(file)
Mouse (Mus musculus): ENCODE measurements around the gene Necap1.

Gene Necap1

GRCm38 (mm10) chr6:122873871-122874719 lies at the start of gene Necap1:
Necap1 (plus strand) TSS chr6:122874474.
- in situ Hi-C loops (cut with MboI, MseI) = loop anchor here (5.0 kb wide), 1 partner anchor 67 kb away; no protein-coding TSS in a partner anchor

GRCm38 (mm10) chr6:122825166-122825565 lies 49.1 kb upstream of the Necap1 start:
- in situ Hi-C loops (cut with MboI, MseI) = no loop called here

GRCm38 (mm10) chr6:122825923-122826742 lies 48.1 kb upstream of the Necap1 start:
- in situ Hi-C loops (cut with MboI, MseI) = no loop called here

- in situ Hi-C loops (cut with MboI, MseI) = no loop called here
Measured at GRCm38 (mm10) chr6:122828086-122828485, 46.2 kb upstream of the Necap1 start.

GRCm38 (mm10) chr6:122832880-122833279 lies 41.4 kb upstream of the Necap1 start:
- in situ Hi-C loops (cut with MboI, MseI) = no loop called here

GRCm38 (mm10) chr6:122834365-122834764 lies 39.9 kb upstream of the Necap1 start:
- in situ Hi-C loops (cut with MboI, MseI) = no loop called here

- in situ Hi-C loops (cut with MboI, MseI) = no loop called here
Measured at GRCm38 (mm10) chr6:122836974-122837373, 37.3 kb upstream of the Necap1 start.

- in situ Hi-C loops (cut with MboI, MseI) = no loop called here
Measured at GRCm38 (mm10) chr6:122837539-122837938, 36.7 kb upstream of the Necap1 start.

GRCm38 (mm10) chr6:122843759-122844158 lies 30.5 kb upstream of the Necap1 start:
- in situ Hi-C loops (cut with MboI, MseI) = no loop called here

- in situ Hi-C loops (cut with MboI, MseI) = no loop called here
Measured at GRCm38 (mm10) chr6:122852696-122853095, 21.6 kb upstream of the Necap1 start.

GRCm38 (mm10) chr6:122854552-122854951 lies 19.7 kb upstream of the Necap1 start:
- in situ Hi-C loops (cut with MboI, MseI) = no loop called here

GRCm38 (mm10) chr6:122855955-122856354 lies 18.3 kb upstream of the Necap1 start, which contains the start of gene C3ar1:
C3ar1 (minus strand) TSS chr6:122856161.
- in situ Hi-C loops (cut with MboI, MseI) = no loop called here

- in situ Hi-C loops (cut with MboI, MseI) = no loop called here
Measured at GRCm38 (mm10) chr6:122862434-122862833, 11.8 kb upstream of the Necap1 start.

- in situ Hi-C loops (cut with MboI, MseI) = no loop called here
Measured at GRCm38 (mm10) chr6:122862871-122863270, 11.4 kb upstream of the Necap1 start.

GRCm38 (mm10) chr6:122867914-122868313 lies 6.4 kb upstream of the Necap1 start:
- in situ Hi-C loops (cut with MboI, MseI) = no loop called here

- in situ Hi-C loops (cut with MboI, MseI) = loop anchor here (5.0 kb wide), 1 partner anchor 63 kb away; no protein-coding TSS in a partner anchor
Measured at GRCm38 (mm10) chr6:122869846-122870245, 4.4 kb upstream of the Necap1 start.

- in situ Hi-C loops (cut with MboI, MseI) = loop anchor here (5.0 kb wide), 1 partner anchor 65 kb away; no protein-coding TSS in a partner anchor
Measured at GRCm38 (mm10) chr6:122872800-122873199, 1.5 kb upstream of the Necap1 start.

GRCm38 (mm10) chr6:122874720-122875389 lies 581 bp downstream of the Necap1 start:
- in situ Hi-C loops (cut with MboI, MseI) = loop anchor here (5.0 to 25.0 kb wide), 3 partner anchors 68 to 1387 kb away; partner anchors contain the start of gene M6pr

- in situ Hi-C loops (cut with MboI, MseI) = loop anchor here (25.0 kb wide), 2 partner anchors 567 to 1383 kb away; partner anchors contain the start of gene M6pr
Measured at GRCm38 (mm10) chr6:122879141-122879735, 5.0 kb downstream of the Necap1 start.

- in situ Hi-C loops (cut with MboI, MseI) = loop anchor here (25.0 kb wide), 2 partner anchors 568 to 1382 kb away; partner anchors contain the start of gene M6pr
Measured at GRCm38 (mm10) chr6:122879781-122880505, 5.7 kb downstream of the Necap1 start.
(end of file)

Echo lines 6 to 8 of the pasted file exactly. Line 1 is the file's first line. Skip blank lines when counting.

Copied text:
GRCm38 (mm10) chr6:122825166-122825565 lies 49.1 kb upstream of the Necap1 start:
- in situ Hi-C loops (cut with MboI, MseI) = no loop called here

GRCm38 (mm10) chr6:122825923-122826742 lies 48.1 kb upstream of the Necap1 start: